In another post, Poses looks at nonprofit hospital CEOs in Florida, Texas and North Carolina where salaries and bonuses often top $1.5 million (all the way up to the $3.4 million that Carolinas HealthCare paid CEO Michael Tarwater in 2009) and writes, “the sorts of compensation reported in [those states] are a product of the current management culture that has been infused into nearly every health care organization in the US. That culture holds that managers are different from you and me. They are entitled to a special share of other people's money. Because of their innate and self-evident brilliance, they are entitled to become rich. This entitlement exists even when the economy, or the financial performance of the specific organization prevents other people from making any economic progress.”
Jay Hancock, a columnist at the Baltimore Sun recently wrote a piece titled, “For hospitals, non-profit stops with CEO’s salaries.” In it Hancock reports, “Eight top Baltimore hospital executives pulled in more than $1 million each in fiscal 2009, according to newly detailed disclosures from the Internal Revenue Service.”
“Close to a dozen had personal dues for ‘social clubs’ financed by your charitable donations, tax dollars and health insurance premiums. Many enjoy lavish and opaque executive retirement plans that also put upward pressure on the medical costs that threaten government budgets and the economy.”
The recent flap over hospital CEO pay is just the most tangible issue in the overall controversy over whether or not nonprofit hospitals and health care chains actually earn their tax exemptions. I wrote about how in May 2009, the Senate Finance Committee chairman Max Baucus, and ranking Republican Charles Grassley introduced a bipartisan proposal that would have required nonprofit hospitals to provide a minimum level of charity care, limit how much they charge the uninsured, and to scale back aggressive collection processes or face an excise tax or even an end to their tax-exempt status.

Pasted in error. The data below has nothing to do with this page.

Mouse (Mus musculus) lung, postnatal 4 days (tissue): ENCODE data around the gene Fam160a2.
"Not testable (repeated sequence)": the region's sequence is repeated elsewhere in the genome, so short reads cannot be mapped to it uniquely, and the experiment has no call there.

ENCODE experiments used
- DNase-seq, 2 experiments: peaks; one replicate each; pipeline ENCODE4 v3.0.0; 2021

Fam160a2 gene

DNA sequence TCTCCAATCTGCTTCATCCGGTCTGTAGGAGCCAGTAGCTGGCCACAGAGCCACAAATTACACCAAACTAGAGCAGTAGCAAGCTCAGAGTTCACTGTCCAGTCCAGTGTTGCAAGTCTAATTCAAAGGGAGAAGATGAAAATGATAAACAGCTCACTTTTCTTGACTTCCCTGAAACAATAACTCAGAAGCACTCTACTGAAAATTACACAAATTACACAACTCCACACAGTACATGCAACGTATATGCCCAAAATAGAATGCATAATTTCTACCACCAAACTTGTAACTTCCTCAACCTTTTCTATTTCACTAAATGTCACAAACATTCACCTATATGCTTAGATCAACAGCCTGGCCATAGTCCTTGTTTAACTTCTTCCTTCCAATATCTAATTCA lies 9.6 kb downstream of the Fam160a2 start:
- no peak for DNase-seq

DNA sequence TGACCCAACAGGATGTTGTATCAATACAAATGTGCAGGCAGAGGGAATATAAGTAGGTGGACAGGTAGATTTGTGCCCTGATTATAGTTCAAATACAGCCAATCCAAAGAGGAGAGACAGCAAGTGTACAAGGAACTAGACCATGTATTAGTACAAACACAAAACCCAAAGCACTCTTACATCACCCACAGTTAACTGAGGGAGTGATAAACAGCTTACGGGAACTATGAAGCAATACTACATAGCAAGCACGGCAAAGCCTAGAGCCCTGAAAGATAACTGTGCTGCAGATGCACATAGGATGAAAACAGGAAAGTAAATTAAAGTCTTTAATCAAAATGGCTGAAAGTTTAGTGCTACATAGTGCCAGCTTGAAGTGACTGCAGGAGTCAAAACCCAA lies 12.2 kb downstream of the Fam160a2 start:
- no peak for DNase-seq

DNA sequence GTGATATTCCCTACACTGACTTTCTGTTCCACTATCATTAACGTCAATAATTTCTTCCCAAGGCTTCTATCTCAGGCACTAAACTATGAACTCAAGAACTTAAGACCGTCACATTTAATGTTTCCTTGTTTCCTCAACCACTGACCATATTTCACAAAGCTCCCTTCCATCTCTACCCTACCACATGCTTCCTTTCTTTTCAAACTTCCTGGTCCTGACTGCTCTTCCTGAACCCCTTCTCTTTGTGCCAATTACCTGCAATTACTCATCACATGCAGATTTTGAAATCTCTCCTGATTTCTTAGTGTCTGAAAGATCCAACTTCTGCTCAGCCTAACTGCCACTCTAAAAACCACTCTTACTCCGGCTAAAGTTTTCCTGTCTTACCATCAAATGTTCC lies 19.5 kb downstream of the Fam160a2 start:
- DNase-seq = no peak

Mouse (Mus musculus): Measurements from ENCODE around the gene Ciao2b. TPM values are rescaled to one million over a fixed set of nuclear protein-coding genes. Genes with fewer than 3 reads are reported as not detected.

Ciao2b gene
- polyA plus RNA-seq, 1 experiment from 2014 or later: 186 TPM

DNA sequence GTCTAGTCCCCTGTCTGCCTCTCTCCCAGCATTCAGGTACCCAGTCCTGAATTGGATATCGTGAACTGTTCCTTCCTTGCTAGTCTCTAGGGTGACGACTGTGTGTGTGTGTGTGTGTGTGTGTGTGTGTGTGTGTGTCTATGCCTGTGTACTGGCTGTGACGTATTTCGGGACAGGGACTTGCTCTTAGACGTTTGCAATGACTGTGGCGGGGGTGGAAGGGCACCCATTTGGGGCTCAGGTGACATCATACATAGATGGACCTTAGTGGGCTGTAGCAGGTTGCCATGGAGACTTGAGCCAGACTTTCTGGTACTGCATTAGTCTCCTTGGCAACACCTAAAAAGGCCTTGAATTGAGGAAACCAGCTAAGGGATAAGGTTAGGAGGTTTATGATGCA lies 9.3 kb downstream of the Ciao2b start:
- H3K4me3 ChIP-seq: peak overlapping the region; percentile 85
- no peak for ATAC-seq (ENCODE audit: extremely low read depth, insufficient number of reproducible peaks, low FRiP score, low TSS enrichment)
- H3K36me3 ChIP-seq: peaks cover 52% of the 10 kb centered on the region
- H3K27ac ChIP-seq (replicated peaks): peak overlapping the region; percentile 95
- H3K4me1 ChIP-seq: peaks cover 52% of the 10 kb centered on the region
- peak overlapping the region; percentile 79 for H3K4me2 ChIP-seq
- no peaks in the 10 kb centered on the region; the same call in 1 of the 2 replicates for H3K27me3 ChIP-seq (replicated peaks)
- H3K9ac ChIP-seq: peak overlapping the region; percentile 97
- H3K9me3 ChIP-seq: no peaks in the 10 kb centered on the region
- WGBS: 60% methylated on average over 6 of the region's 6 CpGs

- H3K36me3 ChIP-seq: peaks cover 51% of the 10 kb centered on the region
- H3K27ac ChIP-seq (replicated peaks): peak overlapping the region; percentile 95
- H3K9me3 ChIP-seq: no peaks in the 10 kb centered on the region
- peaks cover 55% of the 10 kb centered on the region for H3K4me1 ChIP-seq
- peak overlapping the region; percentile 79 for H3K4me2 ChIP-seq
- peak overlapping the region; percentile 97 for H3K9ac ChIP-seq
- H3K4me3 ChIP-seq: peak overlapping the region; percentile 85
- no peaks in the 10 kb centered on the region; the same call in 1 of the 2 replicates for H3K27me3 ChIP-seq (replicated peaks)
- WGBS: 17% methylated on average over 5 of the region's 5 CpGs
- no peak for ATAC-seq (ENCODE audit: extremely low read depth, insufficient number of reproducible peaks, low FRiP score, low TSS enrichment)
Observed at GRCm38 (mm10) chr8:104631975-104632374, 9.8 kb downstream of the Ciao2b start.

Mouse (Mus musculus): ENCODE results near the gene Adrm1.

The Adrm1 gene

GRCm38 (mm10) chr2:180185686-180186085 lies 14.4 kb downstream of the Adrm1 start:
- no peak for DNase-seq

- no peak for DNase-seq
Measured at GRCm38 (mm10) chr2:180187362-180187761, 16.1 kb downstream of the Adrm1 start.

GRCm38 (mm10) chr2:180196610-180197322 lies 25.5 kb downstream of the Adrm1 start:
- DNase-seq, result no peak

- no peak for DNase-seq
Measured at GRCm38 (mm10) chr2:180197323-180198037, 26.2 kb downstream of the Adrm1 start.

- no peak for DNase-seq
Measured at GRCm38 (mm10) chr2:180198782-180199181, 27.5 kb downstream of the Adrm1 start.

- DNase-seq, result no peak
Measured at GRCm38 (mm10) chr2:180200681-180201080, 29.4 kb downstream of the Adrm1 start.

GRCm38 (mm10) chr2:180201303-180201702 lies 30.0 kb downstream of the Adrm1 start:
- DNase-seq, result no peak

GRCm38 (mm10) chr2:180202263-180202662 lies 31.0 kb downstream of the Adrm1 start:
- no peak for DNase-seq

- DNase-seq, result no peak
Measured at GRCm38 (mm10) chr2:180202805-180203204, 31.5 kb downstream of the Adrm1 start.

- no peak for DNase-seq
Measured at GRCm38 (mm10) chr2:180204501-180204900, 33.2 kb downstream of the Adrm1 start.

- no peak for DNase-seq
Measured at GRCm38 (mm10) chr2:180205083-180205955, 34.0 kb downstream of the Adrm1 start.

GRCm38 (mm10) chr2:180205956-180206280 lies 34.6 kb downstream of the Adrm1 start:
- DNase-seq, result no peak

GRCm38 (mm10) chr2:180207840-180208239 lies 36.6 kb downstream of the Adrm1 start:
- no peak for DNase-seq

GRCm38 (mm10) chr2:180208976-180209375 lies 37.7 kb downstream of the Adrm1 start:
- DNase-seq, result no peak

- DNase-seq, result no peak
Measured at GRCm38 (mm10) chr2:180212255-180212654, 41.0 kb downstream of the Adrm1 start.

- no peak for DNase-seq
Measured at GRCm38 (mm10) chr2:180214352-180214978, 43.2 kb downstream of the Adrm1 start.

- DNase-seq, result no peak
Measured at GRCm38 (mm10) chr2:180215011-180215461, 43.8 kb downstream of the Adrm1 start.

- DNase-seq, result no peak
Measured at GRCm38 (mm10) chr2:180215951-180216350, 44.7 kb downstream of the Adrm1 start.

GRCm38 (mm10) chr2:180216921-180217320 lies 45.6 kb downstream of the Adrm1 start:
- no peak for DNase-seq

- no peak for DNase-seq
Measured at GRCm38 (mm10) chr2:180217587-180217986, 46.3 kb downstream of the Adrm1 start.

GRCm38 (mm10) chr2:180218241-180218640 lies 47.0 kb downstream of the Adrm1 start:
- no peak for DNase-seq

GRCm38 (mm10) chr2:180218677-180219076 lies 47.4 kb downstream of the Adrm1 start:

When the Affordable Care Act was enacted a year ago, a watered-down version of the Finance Committee proposal was adopted. Under the health bill, hospitals still do not have to provide a minimum amount of charity care, but they must make financial assistance information readily available to patients, they have to limit the fees they charge people receiving this assistance, and hospitals have to cut back on aggressive bill collection processes. The other big change is that every three years the Treasury Department will review the community benefit activities of each tax-exempt hospital. But there is nothing that specifically regulates executive salaries—other than the existing requirement that they be “reasonable.”
This “presumption of reasonableness” falls squarely on the shoulders of the IRS. But the agency has a fairly vague definition of what is reasonable. According to its 2009 “Exempt Organizations Hospital Study”:
“An organization may place the burden of proving excessive compensation on the IRS by using disinterested persons to review comparability data (including, in appropriate circumstances, that of for-profit organizations) to establish compensation, and by properly substantiating the process used to set compensation.”